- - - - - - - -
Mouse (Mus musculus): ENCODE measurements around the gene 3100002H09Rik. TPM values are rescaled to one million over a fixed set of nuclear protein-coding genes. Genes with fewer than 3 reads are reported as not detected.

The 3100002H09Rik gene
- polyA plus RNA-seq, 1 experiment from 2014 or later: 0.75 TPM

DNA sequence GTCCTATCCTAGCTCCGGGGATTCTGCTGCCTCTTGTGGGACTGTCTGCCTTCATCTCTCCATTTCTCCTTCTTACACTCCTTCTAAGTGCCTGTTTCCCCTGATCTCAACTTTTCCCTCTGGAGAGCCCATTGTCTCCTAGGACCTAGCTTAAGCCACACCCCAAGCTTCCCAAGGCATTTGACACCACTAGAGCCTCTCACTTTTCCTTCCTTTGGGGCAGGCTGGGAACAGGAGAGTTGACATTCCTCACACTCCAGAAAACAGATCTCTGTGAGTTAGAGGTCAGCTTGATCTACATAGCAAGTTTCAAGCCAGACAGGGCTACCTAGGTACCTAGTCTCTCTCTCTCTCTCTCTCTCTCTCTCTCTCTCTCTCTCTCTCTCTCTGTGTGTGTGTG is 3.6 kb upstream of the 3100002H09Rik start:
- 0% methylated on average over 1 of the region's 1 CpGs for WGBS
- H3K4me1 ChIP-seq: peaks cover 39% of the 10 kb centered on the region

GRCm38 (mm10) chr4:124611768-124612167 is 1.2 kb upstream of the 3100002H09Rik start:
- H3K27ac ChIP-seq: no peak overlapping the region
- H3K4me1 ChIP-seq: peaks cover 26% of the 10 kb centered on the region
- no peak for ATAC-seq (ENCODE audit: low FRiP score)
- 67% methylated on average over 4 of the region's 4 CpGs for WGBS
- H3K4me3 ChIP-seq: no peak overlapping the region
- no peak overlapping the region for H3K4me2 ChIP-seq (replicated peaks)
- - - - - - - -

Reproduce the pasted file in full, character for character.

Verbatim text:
Mouse (Mus musculus): ENCODE measurements around the gene 3100002H09Rik. TPM values are rescaled to one million over a fixed set of nuclear protein-coding genes. Genes with fewer than 3 reads are reported as not detected.

The 3100002H09Rik gene
- polyA plus RNA-seq, 1 experiment from 2014 or later: 0.75 TPM

DNA sequence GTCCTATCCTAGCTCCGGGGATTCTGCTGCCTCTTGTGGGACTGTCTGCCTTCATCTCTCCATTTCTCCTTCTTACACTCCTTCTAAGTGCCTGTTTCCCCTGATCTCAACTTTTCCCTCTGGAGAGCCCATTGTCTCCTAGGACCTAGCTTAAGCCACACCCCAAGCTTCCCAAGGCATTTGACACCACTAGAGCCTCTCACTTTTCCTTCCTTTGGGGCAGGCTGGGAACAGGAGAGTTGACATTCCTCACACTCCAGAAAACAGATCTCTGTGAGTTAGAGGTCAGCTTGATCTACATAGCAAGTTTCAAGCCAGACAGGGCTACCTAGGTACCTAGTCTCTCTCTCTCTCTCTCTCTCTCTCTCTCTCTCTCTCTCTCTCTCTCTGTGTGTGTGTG is 3.6 kb upstream of the 3100002H09Rik start:
- 0% methylated on average over 1 of the region's 1 CpGs for WGBS
- H3K4me1 ChIP-seq: peaks cover 39% of the 10 kb centered on the region

GRCm38 (mm10) chr4:124611768-124612167 is 1.2 kb upstream of the 3100002H09Rik start:
- H3K27ac ChIP-seq: no peak overlapping the region
- H3K4me1 ChIP-seq: peaks cover 26% of the 10 kb centered on the region
- no peak for ATAC-seq (ENCODE audit: low FRiP score)
- 67% methylated on average over 4 of the region's 4 CpGs for WGBS
- H3K4me3 ChIP-seq: no peak overlapping the region
- no peak overlapping the region for H3K4me2 ChIP-seq (replicated peaks)